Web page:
The most severe penalty a driver can face in South Carolina for texting behind the wheel is a $25 fine. An epidemic of cellphone use by motorists and a worrying rise in distracted driving accidents have prompted many lawmakers in Columbia to back a bill that would sharply increase this penalty and introduce the new law of driving while under the influence of an electronic device. That bill was read on Jan. 8 and is now being scrutinized by a House committee, but lawmakers in Nevada are taking a different approach.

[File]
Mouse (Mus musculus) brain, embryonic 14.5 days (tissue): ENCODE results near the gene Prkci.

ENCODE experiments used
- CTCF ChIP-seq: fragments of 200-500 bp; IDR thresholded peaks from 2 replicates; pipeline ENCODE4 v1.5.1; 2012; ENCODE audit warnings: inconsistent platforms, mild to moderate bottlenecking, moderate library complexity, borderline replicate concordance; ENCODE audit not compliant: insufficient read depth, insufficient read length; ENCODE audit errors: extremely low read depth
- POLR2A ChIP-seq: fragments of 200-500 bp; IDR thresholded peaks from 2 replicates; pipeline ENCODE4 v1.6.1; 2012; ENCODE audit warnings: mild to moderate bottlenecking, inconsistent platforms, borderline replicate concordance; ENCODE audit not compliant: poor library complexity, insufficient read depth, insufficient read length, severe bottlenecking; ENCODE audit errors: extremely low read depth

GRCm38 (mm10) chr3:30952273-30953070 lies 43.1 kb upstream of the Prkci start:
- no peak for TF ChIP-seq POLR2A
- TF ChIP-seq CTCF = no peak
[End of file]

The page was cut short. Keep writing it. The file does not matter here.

Daylight Savings Time requires people in South Carolina to spring their watches forward one hour in March, costing them at least one hour of sleep that night in the process. According to the Foundation for Traffic Safety, operated by AAA, missing one or two hours of the recommended sleep time in a single period of 24 hours may as much as double the person's risk of a car accident. Typically, drivers require seven hours of sleep each night in order to drive safely.